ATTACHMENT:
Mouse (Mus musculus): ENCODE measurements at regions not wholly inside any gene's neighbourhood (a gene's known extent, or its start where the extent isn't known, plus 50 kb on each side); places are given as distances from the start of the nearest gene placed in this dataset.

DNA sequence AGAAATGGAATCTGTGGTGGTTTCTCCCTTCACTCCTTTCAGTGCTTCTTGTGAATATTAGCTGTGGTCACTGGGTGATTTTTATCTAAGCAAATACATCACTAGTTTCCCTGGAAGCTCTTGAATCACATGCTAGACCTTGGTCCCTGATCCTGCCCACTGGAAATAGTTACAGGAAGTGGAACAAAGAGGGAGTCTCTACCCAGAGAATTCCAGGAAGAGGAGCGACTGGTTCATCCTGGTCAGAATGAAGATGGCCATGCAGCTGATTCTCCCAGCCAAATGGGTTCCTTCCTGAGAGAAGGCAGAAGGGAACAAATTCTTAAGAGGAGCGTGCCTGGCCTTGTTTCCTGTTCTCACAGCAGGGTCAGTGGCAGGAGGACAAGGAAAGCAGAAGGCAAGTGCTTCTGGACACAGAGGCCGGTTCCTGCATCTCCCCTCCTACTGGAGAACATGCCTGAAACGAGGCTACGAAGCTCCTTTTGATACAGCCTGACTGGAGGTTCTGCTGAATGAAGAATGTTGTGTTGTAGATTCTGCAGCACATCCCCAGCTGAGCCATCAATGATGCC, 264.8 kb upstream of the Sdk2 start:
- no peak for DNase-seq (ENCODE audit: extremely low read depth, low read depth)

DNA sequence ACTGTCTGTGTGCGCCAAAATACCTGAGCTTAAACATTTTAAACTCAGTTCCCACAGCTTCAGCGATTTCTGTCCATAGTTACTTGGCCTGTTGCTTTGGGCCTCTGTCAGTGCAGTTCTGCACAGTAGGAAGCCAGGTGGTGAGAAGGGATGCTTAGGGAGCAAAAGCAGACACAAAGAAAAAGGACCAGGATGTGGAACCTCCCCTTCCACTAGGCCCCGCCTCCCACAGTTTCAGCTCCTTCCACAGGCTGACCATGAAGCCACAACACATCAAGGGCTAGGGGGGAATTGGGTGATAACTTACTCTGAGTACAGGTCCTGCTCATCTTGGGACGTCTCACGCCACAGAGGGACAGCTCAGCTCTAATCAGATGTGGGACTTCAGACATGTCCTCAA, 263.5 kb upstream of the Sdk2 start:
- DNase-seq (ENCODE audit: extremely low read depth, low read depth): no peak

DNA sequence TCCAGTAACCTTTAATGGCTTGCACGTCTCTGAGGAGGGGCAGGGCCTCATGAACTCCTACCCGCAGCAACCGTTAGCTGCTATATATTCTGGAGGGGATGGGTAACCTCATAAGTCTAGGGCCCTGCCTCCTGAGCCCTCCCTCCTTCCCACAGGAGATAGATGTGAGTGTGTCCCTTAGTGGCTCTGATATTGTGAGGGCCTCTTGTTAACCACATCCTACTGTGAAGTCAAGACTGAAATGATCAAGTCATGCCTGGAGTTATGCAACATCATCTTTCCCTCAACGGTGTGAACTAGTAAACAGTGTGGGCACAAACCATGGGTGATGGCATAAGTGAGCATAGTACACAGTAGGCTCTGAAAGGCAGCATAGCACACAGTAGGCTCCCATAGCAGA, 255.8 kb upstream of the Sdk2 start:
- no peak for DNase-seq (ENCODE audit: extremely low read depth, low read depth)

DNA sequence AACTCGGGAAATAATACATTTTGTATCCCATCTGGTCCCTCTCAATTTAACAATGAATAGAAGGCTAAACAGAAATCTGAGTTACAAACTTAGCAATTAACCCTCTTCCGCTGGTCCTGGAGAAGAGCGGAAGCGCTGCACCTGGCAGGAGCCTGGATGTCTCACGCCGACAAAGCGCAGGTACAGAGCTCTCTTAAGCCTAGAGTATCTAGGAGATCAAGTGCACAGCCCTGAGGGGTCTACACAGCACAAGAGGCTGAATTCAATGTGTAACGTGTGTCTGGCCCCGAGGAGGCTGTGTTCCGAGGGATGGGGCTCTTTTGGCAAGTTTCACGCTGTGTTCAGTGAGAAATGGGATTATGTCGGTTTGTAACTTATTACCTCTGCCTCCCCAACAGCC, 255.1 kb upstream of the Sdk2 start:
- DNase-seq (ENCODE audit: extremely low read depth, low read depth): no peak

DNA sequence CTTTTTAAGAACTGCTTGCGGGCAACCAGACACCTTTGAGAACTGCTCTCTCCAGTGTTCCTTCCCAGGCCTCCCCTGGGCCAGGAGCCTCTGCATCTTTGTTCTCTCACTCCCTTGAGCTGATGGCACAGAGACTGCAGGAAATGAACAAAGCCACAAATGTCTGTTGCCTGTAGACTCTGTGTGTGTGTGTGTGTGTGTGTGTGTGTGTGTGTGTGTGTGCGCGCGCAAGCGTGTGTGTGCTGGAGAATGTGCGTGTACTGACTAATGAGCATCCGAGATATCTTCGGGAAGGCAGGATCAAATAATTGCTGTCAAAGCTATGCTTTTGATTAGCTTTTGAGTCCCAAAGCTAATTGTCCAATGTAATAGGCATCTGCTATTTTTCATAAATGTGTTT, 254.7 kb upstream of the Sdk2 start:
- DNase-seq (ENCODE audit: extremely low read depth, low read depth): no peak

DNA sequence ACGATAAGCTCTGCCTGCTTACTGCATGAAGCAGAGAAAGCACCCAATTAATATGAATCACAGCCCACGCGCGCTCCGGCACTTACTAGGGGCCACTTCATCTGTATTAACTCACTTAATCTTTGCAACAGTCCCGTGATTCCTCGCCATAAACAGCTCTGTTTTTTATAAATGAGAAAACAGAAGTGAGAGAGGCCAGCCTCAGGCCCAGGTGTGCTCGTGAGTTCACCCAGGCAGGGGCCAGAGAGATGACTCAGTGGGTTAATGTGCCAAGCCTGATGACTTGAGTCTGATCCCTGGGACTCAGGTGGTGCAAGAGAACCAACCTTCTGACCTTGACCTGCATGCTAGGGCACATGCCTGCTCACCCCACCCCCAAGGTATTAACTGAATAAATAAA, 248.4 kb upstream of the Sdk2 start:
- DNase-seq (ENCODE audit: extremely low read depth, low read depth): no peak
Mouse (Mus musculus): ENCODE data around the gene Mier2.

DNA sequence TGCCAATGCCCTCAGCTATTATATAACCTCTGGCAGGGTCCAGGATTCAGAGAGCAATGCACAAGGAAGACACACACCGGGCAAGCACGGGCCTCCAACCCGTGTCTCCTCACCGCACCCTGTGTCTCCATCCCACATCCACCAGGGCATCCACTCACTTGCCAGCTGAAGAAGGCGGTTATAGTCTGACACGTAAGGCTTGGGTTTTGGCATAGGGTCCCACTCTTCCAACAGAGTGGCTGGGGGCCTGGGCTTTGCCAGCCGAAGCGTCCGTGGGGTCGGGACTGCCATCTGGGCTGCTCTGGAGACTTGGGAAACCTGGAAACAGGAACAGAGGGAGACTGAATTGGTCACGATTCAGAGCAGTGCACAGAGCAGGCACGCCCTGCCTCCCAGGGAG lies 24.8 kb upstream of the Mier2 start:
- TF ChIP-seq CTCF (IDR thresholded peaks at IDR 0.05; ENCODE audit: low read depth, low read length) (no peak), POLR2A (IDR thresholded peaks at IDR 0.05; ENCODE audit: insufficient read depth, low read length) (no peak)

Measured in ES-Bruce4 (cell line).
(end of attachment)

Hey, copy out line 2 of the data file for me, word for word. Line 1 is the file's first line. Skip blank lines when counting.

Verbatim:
DNA sequence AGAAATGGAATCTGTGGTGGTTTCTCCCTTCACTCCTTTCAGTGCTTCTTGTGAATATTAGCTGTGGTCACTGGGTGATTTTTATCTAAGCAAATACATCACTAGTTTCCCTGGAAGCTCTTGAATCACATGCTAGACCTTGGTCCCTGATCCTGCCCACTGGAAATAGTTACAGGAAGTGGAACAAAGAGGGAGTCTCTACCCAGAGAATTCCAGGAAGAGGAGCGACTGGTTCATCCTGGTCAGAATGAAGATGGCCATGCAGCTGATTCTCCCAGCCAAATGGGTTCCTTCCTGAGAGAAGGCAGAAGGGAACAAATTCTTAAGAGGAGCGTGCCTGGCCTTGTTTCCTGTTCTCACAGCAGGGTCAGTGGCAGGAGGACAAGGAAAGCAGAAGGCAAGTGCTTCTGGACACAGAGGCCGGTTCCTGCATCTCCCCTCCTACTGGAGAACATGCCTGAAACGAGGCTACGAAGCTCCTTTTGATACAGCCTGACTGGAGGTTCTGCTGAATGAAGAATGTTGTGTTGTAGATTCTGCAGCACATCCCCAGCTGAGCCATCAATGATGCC, 264.8 kb upstream of the Sdk2 start: